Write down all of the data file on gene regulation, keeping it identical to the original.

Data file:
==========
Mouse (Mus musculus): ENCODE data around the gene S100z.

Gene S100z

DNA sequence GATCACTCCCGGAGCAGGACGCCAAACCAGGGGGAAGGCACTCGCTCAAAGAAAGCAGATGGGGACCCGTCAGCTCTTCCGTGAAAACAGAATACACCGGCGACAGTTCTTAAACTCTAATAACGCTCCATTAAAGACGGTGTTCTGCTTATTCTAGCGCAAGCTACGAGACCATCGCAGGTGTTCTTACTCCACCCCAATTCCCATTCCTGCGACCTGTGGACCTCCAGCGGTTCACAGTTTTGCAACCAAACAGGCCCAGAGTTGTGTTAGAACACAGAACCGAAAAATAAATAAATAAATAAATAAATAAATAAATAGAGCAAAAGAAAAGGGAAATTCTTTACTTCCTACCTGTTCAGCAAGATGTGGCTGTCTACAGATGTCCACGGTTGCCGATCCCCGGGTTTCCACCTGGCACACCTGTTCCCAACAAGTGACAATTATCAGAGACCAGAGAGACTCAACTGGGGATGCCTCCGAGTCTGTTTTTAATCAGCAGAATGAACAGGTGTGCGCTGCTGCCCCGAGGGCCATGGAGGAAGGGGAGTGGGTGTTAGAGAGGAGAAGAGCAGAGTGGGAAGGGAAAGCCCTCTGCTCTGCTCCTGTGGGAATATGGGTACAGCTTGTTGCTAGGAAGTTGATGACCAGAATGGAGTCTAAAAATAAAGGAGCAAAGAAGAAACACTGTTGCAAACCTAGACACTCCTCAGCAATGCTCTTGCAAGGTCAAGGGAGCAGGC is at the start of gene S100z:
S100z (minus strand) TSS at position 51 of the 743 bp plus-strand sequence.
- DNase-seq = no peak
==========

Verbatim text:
Mouse (Mus musculus): ENCODE data around the gene S100z.

Gene S100z

DNA sequence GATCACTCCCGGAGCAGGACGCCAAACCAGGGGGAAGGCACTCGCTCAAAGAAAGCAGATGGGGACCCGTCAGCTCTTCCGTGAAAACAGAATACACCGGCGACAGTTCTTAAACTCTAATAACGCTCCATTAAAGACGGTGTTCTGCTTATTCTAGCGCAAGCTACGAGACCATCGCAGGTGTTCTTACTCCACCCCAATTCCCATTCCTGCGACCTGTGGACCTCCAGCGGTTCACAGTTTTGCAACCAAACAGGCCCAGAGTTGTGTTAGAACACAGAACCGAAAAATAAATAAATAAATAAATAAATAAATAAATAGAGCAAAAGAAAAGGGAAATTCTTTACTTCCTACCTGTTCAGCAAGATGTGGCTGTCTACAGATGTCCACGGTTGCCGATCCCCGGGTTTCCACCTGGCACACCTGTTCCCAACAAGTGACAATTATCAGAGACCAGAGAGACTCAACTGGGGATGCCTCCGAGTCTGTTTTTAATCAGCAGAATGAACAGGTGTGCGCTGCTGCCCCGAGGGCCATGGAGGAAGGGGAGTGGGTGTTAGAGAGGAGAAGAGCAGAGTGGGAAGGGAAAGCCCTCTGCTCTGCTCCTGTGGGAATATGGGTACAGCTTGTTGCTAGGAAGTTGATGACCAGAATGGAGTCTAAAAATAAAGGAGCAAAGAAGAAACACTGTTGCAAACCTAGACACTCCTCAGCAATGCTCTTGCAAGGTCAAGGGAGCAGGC is at the start of gene S100z:
S100z (minus strand) TSS at position 51 of the 743 bp plus-strand sequence.
- DNase-seq = no peak